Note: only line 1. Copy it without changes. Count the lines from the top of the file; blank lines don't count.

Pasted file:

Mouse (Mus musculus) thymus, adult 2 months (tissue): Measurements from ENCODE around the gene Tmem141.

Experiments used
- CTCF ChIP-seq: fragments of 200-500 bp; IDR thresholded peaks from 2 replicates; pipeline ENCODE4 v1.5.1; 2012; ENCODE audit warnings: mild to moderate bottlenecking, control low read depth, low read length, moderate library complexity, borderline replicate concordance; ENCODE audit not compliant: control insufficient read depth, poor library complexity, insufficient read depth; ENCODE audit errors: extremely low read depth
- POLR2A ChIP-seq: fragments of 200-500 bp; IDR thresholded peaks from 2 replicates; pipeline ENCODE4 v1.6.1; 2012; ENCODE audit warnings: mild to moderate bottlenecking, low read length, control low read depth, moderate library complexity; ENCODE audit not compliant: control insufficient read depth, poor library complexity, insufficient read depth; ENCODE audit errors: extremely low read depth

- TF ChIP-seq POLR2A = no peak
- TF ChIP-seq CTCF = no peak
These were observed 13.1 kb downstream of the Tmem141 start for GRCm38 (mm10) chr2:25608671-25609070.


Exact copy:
Mouse (Mus musculus) thymus, adult 2 months (tissue): Measurements from ENCODE around the gene Tmem141.